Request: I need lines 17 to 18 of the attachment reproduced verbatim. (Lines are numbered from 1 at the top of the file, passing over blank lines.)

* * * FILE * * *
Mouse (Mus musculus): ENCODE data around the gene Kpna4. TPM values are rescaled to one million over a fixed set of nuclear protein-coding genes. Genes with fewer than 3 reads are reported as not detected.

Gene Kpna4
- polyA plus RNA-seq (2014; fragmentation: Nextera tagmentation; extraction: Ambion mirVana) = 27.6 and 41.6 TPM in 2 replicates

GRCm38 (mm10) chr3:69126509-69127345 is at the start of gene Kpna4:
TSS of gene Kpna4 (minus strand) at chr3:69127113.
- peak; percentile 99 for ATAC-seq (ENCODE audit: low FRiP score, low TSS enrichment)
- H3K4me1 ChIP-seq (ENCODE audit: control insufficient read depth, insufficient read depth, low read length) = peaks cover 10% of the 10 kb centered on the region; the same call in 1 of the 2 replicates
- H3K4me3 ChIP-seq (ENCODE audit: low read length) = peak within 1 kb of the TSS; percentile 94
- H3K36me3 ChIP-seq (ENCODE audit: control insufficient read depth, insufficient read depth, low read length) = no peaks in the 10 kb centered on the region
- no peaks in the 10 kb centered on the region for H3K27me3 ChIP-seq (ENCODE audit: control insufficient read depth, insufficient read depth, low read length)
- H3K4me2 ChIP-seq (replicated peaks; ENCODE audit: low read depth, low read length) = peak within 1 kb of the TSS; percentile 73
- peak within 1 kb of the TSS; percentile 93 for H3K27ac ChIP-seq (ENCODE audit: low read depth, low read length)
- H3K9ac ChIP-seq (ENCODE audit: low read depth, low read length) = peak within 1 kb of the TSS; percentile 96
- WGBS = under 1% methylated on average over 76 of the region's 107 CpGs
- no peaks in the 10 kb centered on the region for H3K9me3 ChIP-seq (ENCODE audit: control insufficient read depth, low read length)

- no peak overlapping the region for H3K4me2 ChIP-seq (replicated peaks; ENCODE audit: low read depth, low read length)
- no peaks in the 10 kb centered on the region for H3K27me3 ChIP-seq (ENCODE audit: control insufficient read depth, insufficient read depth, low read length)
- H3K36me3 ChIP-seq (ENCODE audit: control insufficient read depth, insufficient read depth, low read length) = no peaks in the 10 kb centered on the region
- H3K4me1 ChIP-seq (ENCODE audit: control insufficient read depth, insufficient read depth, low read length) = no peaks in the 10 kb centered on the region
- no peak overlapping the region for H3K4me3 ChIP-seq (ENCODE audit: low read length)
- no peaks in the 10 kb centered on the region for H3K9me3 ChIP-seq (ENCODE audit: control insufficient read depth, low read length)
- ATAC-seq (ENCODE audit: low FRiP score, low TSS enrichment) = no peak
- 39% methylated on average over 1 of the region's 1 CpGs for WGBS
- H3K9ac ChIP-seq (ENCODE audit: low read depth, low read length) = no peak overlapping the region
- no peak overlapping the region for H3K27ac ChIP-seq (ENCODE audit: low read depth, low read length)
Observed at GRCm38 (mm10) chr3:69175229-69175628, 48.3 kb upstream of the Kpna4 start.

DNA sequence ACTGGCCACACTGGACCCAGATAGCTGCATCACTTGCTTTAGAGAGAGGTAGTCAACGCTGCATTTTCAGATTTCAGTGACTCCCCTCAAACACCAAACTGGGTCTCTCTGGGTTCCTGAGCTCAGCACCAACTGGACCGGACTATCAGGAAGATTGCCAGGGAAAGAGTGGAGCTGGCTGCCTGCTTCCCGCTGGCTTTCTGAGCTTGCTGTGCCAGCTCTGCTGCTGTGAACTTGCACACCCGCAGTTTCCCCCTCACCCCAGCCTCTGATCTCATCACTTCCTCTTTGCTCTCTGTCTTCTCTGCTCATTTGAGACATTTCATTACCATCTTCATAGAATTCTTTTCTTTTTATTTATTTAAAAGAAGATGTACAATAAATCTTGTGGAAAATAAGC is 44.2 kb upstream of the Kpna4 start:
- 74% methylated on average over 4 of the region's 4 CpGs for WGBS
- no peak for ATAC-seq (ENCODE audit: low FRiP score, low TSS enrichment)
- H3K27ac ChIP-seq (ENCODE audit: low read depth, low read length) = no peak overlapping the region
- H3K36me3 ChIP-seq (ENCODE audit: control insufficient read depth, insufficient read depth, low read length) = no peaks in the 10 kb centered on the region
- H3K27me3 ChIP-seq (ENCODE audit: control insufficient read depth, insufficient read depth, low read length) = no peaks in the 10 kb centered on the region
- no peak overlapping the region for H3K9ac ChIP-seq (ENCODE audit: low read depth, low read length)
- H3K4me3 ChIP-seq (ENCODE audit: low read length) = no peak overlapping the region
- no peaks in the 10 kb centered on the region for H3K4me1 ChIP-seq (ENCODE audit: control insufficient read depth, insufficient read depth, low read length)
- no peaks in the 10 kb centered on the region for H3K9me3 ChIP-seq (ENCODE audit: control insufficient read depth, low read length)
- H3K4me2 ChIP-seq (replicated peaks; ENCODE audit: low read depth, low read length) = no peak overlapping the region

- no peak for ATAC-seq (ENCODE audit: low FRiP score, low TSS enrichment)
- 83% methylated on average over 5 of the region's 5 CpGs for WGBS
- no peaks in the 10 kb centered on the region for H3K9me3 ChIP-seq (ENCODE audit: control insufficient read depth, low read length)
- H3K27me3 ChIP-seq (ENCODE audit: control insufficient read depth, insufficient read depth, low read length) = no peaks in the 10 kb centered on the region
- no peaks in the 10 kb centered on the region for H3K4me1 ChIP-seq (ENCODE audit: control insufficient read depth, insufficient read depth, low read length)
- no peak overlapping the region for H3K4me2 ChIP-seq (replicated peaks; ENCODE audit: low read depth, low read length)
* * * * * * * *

- no peaks in the 10 kb centered on the region for H3K27me3 ChIP-seq (ENCODE audit: control insufficient read depth, insufficient read depth, low read length)
- H3K36me3 ChIP-seq (ENCODE audit: control insufficient read depth, insufficient read depth, low read length) = no peaks in the 10 kb centered on the region